How to speak like a Colombian?
Now that you are learning Spanish in Medellín, have you heard some expressions that you do not understand, or maybe you have felt that you don’t sound like your native friends? This is a common problem when we are learning other languages. If your concern is that you don’t know how to speak like a Colombian, here are some expressions that you can use to understand and sound more natural when talking to your friends in Colombia while studying Spanish.
Colombian expressions related to address to someone:
- Parce o Parcero: This is probably one of the most popular expressions in Colombia. It is widely used in Medellín, but it can also be heard in other parts of the country. We use this word to refer to a friend, so while you are studying Spanish and talking to some of your classmates you can tell them: Ustedes son mis parceros.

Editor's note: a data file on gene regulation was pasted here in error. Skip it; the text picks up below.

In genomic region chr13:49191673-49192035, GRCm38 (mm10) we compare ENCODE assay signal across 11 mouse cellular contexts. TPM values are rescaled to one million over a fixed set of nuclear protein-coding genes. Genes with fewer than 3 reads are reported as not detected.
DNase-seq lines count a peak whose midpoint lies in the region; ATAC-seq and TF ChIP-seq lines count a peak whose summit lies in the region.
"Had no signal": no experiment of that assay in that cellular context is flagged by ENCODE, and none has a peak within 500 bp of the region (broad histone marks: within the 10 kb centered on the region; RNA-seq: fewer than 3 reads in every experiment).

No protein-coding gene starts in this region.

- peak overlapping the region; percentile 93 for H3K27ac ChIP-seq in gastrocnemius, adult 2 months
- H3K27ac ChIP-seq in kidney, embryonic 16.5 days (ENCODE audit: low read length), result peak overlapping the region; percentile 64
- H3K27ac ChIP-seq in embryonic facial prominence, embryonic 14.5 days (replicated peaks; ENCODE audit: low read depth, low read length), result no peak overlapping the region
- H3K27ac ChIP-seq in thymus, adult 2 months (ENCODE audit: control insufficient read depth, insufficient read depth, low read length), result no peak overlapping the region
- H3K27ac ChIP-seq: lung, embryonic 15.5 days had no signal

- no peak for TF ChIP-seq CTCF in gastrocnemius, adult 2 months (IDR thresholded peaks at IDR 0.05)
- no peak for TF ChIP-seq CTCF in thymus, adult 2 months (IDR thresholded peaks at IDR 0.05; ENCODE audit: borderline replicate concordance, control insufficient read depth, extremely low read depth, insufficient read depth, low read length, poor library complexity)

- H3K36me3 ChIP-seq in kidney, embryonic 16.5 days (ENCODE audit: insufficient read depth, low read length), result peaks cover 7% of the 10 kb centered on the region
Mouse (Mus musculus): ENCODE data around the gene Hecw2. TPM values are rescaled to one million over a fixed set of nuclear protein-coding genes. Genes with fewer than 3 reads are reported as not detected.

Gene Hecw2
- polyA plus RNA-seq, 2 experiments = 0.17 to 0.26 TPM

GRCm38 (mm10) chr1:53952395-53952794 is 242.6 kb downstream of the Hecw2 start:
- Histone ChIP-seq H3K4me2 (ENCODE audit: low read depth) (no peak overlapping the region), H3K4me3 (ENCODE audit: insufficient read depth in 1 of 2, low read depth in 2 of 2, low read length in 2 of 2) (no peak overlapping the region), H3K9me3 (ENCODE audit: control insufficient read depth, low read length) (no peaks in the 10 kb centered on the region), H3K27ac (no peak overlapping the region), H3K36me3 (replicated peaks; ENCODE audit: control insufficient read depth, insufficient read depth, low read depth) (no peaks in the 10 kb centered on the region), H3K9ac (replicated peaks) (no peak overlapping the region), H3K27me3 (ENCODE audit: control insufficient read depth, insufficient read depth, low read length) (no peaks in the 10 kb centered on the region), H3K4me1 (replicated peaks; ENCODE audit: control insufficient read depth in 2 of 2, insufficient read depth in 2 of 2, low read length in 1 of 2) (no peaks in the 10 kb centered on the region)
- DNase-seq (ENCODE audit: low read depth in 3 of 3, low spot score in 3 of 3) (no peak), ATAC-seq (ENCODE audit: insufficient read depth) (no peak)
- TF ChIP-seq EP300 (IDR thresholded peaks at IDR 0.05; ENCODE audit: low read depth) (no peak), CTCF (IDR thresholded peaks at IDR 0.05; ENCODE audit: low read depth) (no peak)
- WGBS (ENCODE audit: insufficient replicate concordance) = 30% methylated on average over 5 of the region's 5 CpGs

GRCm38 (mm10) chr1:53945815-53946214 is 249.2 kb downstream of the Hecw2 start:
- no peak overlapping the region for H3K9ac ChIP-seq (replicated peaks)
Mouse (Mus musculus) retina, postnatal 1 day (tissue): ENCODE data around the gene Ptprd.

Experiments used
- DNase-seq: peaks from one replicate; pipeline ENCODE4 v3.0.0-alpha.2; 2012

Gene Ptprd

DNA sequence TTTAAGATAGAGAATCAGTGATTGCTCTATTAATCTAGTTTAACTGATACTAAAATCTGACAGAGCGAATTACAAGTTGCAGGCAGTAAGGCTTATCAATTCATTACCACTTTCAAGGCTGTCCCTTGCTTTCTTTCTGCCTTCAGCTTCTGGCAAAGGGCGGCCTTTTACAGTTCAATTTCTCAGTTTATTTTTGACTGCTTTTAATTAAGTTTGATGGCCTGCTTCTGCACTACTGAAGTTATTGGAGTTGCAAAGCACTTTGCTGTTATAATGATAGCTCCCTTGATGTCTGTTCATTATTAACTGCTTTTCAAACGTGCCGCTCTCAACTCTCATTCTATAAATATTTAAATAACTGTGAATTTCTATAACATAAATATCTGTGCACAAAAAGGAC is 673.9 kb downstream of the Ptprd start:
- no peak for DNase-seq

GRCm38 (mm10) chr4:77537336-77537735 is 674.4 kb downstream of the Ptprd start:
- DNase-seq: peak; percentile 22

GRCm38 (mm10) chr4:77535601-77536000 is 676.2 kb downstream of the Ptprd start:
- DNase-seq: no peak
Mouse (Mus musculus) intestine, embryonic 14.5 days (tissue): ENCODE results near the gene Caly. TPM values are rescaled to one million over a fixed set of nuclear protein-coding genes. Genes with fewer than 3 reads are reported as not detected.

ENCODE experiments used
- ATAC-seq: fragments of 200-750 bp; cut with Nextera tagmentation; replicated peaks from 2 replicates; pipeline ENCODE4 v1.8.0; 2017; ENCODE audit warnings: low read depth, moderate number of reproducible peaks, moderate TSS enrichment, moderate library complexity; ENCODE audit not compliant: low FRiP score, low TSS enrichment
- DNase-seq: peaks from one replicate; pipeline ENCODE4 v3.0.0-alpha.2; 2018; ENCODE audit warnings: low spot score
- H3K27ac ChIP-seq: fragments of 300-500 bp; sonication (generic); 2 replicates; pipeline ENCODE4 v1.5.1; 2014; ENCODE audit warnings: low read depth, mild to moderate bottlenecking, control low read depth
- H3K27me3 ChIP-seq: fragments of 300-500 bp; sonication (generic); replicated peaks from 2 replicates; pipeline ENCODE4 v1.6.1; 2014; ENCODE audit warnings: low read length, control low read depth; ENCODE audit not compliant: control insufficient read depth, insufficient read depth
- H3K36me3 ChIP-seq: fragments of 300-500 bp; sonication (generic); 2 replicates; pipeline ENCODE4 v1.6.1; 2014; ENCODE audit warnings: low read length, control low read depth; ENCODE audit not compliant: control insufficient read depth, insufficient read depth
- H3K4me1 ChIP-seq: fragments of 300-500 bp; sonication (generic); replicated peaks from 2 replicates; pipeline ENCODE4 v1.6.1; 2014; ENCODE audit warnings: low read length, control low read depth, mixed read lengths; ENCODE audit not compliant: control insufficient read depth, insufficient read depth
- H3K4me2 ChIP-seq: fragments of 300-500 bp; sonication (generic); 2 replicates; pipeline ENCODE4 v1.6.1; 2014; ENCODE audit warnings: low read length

- Querido/Querida: When you want to say that someone is a good person in class you will learn words like amable, agradable or noble. Still, when you are talking to local people while practicing your Spanish you will probably hear the word querido or querida. This is a less formal and more common way of saying that a person is a good person or nice. So, if you want to sound like a real Colombian use this word. For example: mi amiga Ana es tan querida.
- Mor: This expression has become very popular among the youth of the city of Medellin. It is a short form of the word amor and is usually used to talk to your friends or your partner, for example: ¡Oye mor!